To protect countries and tourism service providers from COVID-19 related law suits, regional governments and tourism officials have been warned to introduce protocols for visitors before resuming international flights.
The caution has come from tourism expert and former Minister of Tourism in The Bahamas, Vincent Vanderpool-Wallace as he addressed a recent webinar hosted by the Portfolio Marketing Group to discuss the region’s return to tourism and travel.
Moreover, Vanderpool-Wallace said it would be self-defeating for individual Caribbean countries to go off on their own, creating protocols. He said a coordinated approach that was easily understood by the travelling public was a far better way of handling the situation.
Within the Caribbean Community (CARICOM), Antigua and Barbuda resumed accepting international flights this week, while The Bahamas and Jamaica have provided firm dates for the resumption of international travel to their destinations.
A former director general of the Caribbean Tourism Organisation (CTO), Vanderpool-Wallace told participants: “We are dealing with the most litigious people in the world and we have to ensure that what we are putting forward is something that they understand very clearly what they are signing on to do and minimising any possibility that we are going to find ourselves with legal issues to be addressed.
“We need to ensure that some of these restrictions where governments are telling their people not to travel, that this is addressed and so we can begin to reopen and make sure that the litigation issues are going to be sorted out. We don’t want to have people coming and worried that they are going to be sued if anything goes awry.”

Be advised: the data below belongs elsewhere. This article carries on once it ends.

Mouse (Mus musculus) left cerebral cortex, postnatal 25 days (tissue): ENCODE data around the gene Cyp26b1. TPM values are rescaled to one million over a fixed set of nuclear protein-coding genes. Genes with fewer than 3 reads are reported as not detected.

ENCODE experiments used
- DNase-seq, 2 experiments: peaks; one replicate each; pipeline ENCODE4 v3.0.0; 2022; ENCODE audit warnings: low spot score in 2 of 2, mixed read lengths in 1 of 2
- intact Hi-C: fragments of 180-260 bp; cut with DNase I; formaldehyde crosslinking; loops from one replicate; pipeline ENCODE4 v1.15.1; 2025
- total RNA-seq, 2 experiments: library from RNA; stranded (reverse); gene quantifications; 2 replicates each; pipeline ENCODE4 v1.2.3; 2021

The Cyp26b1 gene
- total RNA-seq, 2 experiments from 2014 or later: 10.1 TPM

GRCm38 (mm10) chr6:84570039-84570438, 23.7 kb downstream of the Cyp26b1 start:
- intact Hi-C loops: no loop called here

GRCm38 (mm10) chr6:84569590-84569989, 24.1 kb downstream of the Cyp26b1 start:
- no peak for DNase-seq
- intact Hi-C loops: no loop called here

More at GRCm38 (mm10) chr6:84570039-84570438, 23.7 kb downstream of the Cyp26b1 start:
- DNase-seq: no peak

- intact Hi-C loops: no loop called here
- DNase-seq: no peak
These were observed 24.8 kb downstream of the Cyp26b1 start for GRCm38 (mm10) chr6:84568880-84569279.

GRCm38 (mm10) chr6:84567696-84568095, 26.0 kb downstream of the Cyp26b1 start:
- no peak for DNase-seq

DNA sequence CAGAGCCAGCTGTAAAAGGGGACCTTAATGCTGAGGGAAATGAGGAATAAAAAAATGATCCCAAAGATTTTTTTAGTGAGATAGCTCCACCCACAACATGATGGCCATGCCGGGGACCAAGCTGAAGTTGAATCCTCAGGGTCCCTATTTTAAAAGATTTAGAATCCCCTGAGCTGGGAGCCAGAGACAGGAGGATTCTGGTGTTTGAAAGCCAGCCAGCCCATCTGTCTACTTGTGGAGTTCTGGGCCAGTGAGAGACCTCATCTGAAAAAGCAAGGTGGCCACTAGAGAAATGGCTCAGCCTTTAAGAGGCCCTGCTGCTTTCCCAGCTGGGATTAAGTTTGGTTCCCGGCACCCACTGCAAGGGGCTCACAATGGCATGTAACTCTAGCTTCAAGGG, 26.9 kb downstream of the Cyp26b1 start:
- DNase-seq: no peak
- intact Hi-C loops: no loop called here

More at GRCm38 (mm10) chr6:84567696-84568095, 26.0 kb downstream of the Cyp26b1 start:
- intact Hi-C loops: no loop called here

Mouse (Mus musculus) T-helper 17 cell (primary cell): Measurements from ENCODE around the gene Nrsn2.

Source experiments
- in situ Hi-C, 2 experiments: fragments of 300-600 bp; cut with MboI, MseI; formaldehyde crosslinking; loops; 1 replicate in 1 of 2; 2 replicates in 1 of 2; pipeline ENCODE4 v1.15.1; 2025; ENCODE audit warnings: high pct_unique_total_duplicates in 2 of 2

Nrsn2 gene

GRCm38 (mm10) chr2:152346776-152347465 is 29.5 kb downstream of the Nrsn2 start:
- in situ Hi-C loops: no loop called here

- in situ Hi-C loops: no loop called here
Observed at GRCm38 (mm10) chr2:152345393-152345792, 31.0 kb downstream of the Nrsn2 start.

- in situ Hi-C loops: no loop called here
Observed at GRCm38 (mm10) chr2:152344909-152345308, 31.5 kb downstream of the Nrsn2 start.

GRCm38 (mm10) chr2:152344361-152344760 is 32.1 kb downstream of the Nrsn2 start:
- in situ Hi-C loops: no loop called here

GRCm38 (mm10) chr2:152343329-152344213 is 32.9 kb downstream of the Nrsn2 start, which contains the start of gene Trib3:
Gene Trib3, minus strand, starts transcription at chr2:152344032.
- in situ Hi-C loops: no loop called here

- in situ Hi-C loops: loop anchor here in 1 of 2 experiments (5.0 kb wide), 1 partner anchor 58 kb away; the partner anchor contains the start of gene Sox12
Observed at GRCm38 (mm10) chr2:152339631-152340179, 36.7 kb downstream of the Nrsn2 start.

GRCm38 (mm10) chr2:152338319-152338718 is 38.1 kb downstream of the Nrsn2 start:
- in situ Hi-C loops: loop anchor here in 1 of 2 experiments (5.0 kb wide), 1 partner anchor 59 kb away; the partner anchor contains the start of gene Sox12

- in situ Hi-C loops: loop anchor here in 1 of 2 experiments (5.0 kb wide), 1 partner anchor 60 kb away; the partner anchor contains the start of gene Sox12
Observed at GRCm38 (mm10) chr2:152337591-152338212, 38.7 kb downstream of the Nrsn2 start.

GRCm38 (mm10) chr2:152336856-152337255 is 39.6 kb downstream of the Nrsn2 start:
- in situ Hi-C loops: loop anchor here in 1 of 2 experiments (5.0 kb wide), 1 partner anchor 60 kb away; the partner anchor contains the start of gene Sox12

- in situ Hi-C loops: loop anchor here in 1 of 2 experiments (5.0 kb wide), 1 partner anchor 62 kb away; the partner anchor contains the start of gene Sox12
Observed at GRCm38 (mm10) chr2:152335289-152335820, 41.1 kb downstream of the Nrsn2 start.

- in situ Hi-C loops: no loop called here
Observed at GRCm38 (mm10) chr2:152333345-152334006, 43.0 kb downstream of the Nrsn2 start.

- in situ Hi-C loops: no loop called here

COVID-19 has killed more than one million people around the world and infected more the three million. Infections continue to rise in major source markets such as the United States and the United Kingdom.
Vanderpool-Wallace explained: “Then there is the matter of testing, making sure that people coming into our region are people who are COVID-free and that they can prove that, before they get onboard an aircraft and come to the Caribbean.
“Obviously we are not in a position to have large numbers of people under quarantine in the region. So it is very important that we get the testing done. It is ensuring that every day . . . that the people who are engaged in providing the services to our visitors and those who are in our region have the highest assurance that there is no cross contamination going on.”
He added: “The next one is dealing with some of the instructions that we find in the United States for example . . . . There is a team of people mostly in the diplomatic area who are working with the United States, Canada and the United Kingdom to make sure that we have a good understanding of what needs to be done to get things opened back up so that each country feels comfortable going forward.”
Meanwhile, recently retired CTO secretary general Hugh Riley warned that information was changing rapidly regarding COVID-19 and so those in the industry needed to keep themselves updated.
“Coronavirus has put over 200 million tourism jobs in jeopardy worldwide and 2.5 million of those jobs are in the Caribbean. We have a responsibility to get those jobs back. We are optimistic it will happen but we have to base this on facts,” he said. (IMC1)
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